Angiogenesis and vascularization of CL are required to supply nutrients and hormones for maintaining CL growth and survival [35]. Prostaglandin F2α (PGF2α) can inhibit angiogenesis to promote luteolysis [35]. Luteolysis is marked by a reduction in blood vessel density along with the degeneration and disappearance of luteal cells [36]. In the present study the angiogenic marker, vWF was significantly down regulated by PGF2α treatment (Fig. 3c). The reduced angiogenesis could be due to reduced expression of the angiogenic growth factors, FGF2 and VEGF, and increased expression of anti-angiogenic factors, such as thrombospondin, which in turn destabilizes luteal vessel and reduces hormonal levels [37]. Most importantly, work earlier conducted in our laboratory shows that PGF2α contributed to the luteolytic cascade by promoting the pro-apoptotic and anti angiogenic activity of Thrombospondin1 [25]. Other published reports have shown that the capillary degeneration and endothelial cell death are associated with PGF2α induced luteolysis [38,39,40,41].

Transforming growth factor β1 (TGFβ1) in luteal cell cultures is known for its potential involvement in apoptosis, tissue remodeling [42] and decreasing progesterone secretion [19]. The expression of TGFβ1 mRNA was found to be up regulated in CL when PGF2α was administered to induce luteal regression in several species viz bovines [17, 20,21,22], mouse [43] etc. TGFβ1 facilitates luteal regression by disrupting the angiogenic potential of bovine microvascular endothelial cells [18]. In the present study, we have shown that a luteolytic dose of PGF2α induced TGFβ1 mRNA in the buffalo luteal cells in vitro. Thus, PGF2α plays a significant role in regulating the production of TGFβ1 during regression of the CL.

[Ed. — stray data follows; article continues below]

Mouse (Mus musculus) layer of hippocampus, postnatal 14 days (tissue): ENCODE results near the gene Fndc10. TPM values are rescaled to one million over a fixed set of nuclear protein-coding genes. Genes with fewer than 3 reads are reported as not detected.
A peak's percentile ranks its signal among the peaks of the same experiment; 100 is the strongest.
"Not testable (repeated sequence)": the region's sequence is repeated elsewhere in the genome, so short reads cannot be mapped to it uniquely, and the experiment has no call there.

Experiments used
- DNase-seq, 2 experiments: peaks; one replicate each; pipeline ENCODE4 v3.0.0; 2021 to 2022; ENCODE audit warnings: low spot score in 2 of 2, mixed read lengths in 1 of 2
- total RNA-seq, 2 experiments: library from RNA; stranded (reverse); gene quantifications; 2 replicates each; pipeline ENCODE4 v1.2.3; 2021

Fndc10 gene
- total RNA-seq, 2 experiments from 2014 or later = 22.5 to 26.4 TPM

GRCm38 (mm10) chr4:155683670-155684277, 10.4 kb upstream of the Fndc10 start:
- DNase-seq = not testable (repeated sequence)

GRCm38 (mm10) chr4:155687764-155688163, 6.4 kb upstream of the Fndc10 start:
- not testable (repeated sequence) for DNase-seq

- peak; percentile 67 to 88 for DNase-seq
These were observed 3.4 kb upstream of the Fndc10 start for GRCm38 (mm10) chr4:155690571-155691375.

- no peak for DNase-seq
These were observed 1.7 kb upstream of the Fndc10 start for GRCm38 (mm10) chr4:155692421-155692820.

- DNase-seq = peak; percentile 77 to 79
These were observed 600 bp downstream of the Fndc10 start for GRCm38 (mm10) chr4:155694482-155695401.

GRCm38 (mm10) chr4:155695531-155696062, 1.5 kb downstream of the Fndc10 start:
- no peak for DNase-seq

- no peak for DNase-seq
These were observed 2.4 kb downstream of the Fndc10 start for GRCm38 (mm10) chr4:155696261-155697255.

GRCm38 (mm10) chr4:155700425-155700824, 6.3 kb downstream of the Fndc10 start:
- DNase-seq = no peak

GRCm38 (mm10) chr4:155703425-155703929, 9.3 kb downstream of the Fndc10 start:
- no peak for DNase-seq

In the present investigation, EGR1 expression was found to be elevated in luteal cell when treated with PGF2α in a dose dependent manner. In an earlier study conducted in bovines administration of PGF2α increased EGR1 mRNA and EGR1 protein in CL [17]. During luteal regression in many species studied so far EGR1 plays a crucial role in the transcriptional regulation of genes [14]. EGR1 is a transcription factor that binds to the regulatory regions of many genes known to be involved in the regressive changes in CL during PGF2 α induced luteolysis; TGFβ1 is one of the regulated targets [15, 16]. And this prompted us to validate the role of PGF2α on stimulating the expression of TGFβ1 by an EGR1 dependent mechanism and for this purpose EGR1 was knocked out via CRISPR/Cas9 genome editing technology. In our study, we observed that PGF2α induces TGFβ1 expression in KO luteal cells and the ablation of EGR1 did not modulate the PGF2α induced expression of TGFβ1. These finding suggests the presence of other signaling pathways that might be involved in PGF2α induced TGFβ1 expression. PGF2α when administered in luteal cells activates RAF/ERK/MAPK kinase pathway which subsequently up regulates EGR1 which in turn induces TGFβ1 expression [17]. In luteal cells, PGF2α also in different signaling pathway stimulates thrombospondins 1 which activates TGFβ1 production [44]. In support of this, expression of TGFβ1 has been found to be reduced when TSP1 was silenced in bovine corpus luteum [45]. On the other hand, binding of PGF2α to its receptor increases free intracellular calcium and also enhances the activity of mitogen-activated protein (MAP) kinase, phospholipase C and protein kinase C (PKC), with subsequent activation of multiple transcription factors [5, 46] including the ATF3, which plays an important role in the regulation of CL regression through production of TGFβ1, through a process independent of EGR1 in cattle [47]. In another study conducted in rats, the PGF activated JNK/SAPK signaling pathway stimulates the production of AP1 transcription factor that contribute to luteal regression via induction of chemokines including TGFβ1, also without the involvement of EGR1 [48]. These could be the plausible explanations why PGF2α induced TGFβ1 production in our study was found to be dysregulated with EGR1 that is sharp contrast with the findings in cattle [17].